Indya Moore wants you to be Santa for trans kids this year. But don’t worry about donning a red suit or cross-country sleigh rides: The “Pose” star’s latest project makes gift-giving as simple as reading a youth’s wish list and making a few mouse clicks to turn their request into a reality.
Moore announced the launch of the “TranSanta” crowdfunding project in an Instagram video post last Wednesday, noting that they know firsthand how rough the holiday season can be for trans people, particularly young people in need: “I didn’t have a chimney growing up in the Bronx or in foster care.”
In the clip, the 25-year-old explained that they and their three friends ― lawyer Chase Strangio, intersex rights activist Pidgeon Pagonis, and front-end developer Kyle Lasky ― wanted to “make sure trans kids feel like a gift to this world, because they are!”
Donors looking to lift a young person’s spirits can visit TranSanta’s Instagram page and read the letters written by youth, which are connected to a Target gift registry. So far, young people submitting to the virtual chimney have asked for simple things to make their lives brighter, such as gender-affirming clothing, pet food, K-Pop CDs, and blankets.
“I just really want mini pride flags, a white button-up shirt, and finally a grey sweater,” wrote Remi, a 12-year-old boy.
The project accepts submissions from youth under 24 whose life circumstances prevent them from receiving meaningful gifts.
Entries by especially young kids feature details from their parents.
I was fired for being trans this year, and the holidays are going to be hard,” wrote the parent of Elijah, a five-year-old girl who recently came out to them. “Elijah has been expressing feelings of discomfort and dysphoria, and has been asking for more feminine clothing so she will feel like herself ... if anyone is able to help us make Christmas special after a rough year, that would be wonderful.”
On an Instagram Live filmed days after the project’s launch, Moore revealed that in foster care they were often put on “naughty lists” by their caregivers. Some holiday seasons, Moore said they were deliberately kept in the dark about getting gifts or received random items that didn’t make them feel cherished. That’s why seeing the tremendous response struck a personal chord, the actor told viewers.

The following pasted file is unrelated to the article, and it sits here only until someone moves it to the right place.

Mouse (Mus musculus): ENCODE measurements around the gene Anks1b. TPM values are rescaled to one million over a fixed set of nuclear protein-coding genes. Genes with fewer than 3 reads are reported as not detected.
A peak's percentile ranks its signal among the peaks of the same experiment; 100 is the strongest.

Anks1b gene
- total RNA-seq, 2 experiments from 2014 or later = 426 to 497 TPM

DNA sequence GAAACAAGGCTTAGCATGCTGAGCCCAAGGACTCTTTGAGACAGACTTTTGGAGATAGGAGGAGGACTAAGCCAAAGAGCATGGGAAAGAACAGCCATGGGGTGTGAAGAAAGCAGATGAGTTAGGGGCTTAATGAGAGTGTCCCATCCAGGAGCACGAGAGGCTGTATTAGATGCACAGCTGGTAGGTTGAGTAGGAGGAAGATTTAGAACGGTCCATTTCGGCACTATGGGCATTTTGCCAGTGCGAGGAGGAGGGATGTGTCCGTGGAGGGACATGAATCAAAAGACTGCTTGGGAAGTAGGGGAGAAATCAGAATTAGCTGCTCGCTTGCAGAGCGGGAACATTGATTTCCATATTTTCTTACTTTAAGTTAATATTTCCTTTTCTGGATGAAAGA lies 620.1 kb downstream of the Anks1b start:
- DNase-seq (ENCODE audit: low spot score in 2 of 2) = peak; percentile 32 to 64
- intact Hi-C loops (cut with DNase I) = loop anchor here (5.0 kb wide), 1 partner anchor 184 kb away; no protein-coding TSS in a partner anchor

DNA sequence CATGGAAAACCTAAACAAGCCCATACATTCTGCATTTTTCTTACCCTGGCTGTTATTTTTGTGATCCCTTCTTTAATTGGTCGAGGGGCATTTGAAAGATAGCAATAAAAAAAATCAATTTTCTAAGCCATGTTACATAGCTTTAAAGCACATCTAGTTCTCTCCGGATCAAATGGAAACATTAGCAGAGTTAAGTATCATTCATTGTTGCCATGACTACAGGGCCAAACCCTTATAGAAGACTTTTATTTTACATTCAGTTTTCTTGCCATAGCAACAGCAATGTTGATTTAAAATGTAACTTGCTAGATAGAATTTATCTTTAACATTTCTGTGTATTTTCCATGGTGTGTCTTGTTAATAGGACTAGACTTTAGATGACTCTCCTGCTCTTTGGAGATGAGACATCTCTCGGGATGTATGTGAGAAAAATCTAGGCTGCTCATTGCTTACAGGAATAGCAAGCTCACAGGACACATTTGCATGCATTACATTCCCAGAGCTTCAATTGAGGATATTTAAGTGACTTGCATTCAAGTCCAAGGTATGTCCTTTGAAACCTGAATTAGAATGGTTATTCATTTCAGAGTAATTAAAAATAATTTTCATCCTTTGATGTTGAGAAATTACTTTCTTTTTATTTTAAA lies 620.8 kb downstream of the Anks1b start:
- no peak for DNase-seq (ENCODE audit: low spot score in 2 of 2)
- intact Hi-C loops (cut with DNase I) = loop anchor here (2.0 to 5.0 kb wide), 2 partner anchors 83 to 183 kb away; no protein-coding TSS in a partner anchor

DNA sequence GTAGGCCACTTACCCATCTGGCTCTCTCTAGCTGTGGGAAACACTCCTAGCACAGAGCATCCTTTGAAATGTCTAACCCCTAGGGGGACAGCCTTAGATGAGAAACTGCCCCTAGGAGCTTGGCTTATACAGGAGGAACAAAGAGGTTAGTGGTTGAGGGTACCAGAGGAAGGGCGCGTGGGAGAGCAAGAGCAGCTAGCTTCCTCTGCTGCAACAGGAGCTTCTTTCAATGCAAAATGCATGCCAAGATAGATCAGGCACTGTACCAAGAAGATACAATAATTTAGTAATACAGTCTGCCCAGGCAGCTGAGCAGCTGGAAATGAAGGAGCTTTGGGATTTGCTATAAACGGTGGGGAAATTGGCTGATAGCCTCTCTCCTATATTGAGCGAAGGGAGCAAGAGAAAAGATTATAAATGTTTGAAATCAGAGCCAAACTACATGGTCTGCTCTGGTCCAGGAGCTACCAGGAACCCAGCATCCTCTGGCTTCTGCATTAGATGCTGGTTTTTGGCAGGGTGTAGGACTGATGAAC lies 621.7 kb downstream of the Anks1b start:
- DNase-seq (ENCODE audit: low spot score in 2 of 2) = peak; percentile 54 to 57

“TranSanta is a space where trans youth who are least likely to be seen as deserving of love to have access to it ― and from places they never thought that they would find it,” they said.
Supporting trans kids in Canada
Financially supporting organizations like national helpline Kids Help Phone, the Ontario-wide LGBT Youthline, and Toronto’s Supporting our Youth can help them continue to provide services for trans youth seeking help and community.
Gender 404, a Canada-based online shop, is sending holiday cards to any LGBTQ+ community member who feels unsupported by loved ones.
The 519 Community Centre in Toronto runs the Trans Youth Mentorship Program, which is currently accepting donations to help people under 29 develop their skills and get jobs.
Calgary’s Skipping Stone serves trans youth and offers program sponsorship; until Dec. 18, they’re sending holiday care packages to locals who could use a pick-me-up.
LGBTQ+ organization Project 10 helps Montreal Canadians year-round through its services, including a gender-affirming attire program.
Supporting research can also benefit trans kids. Trans Youth Canada publishes reports and surveys related to trans youth that help raise awareness about concerns community members face.
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